CASCO — A key provision of a “first-of-its-kind” law protecting Maine survivors of economic abuse is facing a legal challenge that could compromise the scope of its impact.
The bill, sponsored by Rep. Jess Fay, D-Raymond and signed into law by the governor last June, creates a number of protections for financial abuse survivors, including help with credit repair and expansion of protection orders against abusive partners.
According to the National Network to End Domestic Violence, 99% of domestic violence cases involve financial abuse.
“The overarching goal is to empower victims and give them the tools they need to make it easier to leave an abusive relationship,” Fay, who represents Casco and parts of Raymond and Poland, said in an interview Monday.
U.S. District Court of Maine Judge George Z. Singal last month ruled in favor of a lawsuit filed by the Consumer Data Industry Association that claimed the part of the law that relieves survivors of poor credit ratings inflicted by abusive partners is trumped by the federal Fair Credit Reporting Act of 1996. The association is a trade organization of credit reporting agencies.
The ruling means the state would have to remove that provision from the law.
Last week, Maine Attorney General Aaron M. Frey filed an appeal of Singal’s ruling in the First Circuit U.S. Court of Appeals.
“I continue to believe this law is defensible and worth fighting for, which is why I have directed my office to appeal the District Court’s ruling,” Frey said in a prepared statement
‘Economic part reared its ugly head’
In 2016, Fay, recently elected to her third term in state Legislature, was running for the first time and was knocking on constituents’ doors when a Casco woman invited her into her home to chat about domestic economic abuse.
“I was so taken with the fact that this wasn’t … a policy issue that I even knew existed,” Fay said, that she promised to work on the issue if elected.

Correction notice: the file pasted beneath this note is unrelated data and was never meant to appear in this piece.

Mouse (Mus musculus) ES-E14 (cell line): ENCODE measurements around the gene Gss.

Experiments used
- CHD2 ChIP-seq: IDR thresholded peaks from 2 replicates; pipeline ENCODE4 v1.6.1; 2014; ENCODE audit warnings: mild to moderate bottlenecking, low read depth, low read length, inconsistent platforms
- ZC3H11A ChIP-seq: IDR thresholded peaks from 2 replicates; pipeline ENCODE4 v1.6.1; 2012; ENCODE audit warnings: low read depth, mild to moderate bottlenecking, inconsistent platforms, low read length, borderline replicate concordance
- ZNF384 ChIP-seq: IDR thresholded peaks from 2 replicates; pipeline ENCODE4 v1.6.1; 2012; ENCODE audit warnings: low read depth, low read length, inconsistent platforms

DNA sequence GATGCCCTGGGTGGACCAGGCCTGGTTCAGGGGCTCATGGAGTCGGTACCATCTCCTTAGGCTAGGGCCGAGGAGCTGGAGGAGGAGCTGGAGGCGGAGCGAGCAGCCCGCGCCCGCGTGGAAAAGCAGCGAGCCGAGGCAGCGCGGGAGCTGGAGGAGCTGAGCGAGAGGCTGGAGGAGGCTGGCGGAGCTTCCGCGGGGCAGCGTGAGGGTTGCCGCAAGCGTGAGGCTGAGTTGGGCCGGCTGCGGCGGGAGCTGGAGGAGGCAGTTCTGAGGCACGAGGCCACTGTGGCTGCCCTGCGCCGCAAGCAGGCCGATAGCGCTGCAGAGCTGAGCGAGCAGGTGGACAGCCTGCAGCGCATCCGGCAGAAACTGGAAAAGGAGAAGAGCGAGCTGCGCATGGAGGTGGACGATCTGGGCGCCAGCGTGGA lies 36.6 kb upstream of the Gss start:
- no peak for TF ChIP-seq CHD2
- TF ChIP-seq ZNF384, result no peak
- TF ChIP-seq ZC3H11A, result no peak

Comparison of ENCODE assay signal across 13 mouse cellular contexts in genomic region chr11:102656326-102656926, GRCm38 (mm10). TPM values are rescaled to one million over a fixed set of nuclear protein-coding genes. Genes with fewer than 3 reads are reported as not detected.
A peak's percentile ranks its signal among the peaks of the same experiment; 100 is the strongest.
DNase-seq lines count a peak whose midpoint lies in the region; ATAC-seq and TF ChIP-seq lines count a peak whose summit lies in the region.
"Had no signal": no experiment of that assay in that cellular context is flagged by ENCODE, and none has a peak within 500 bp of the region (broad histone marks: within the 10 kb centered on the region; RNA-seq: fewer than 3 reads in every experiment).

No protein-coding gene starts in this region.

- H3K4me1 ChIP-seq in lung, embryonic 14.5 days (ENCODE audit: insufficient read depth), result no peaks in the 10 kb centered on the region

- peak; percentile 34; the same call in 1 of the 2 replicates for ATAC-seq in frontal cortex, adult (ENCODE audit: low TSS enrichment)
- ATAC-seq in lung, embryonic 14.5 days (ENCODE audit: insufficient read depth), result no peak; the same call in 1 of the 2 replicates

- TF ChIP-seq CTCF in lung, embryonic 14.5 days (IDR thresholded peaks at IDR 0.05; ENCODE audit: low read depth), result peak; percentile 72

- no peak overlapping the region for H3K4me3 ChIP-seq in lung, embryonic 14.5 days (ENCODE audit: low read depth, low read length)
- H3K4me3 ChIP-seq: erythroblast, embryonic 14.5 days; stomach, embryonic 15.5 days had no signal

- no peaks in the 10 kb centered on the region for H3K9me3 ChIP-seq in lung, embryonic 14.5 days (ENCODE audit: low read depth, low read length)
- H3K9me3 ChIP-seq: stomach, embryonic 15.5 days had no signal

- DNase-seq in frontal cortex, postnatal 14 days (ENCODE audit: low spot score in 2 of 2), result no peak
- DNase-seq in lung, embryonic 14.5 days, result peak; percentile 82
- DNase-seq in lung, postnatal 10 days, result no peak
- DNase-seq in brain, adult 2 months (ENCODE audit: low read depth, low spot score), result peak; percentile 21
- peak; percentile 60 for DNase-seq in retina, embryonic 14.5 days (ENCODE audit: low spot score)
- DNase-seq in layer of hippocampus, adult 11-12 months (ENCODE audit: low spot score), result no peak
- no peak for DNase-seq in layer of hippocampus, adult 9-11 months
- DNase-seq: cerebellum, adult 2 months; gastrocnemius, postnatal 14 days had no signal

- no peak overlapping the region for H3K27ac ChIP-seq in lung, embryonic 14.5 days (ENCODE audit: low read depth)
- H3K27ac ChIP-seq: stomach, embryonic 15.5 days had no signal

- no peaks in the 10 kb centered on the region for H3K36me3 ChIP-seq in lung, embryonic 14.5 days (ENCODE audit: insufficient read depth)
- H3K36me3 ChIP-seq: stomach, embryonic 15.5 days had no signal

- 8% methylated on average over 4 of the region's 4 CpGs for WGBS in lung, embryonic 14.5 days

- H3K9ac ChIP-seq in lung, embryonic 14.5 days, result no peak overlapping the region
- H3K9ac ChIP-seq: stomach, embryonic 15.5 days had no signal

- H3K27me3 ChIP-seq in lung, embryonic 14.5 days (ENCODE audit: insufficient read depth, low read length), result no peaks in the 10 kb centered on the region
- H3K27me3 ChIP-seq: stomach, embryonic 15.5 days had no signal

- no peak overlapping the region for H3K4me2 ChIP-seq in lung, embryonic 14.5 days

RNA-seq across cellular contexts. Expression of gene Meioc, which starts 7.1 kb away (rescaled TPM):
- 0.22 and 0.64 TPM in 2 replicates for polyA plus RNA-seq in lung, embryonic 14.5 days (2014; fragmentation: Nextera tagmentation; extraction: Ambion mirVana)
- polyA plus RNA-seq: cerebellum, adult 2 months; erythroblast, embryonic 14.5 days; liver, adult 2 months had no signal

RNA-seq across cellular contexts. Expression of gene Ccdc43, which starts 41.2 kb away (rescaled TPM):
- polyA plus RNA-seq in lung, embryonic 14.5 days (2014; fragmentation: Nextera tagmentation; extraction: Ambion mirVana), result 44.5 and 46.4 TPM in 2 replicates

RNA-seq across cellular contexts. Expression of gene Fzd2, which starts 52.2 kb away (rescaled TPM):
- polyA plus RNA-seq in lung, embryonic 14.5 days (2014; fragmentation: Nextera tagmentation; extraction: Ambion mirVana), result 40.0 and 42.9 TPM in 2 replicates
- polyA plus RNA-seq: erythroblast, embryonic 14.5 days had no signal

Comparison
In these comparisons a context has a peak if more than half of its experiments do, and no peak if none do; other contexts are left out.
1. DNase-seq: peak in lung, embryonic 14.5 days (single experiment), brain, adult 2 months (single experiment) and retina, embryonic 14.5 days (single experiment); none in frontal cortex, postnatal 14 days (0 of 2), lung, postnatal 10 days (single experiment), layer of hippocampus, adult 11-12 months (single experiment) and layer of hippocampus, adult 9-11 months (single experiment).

That woman, Jeannine Lauber Oren, said in an interview Monday that she began researching economic abuse after she divorced her ex-husband, whom she said abused her for 15 years.
“Had I known then what I know now, I would have left that toxic relationship a lot sooner. I would have been better,” she said.
Oren, who was a news anchor for local ABC-affiliate WMTW for 10 years, filed for divorce after she said her ex-husband physically assaulted her for the first time.
“The economic part really reared its ugly head with me once I filed for divorce. It was very difficult for me to get a fair shake at trial for the divorce if assets were being hidden, which they were,” she said.
In her April 2019 testimony before the legislative Judiciary Committee, Oren said that some survivors have told her they’d rather be physically abused than financially abused because it’s easier to recover from.
“One woman I know had her pelvis shattered by her domestic violence perpetrator. It took her a year to recover physically. Do you know how long it takes to recover from bankruptcy or identify theft, or credit card fraud? … It took me 15 years to become whole again.”
‘Why don’t they just leave?’
In a survey of 135 domestic abuse survivors by the Maine Coalition to End Domestic Violence, the umbrella organization for nine of the state’s domestic violence prevention advocacy groups, 81% reported that economic abuse prevented them from leaving an abusive partner.
“And for the vast majority of survivors, economic abuse impairs their credit long term – making it hard to secure stable housing, good jobs and financial independence,” wrote Andrea Mancuso, the Coalition’s public policy director, in an Oct. 30 press release.
The coalition worked with Fay and other partners to draft the bill.
“One of the things we hear all the time is, why don’t they just leave? Well, you can’t leave if you’ve got no place to go and you have no money,” said Fay.
Oren said she’s “very disappointed” in the ruling against the bill.
“It’s hard to get an apartment, hard to get a job, hard to lift yourself out of the stigma of being a victim. And that’s one of the things that the bill attempts to do,” she said.
Despite the legal challenges, the definition of economic abuse in the bill remains intact, which Oren said brings “huge awareness” to the issue, especially for survivors demonstrating abuse in court.
“I’m confident that on appeal that the law will be made whole again,” Oren said.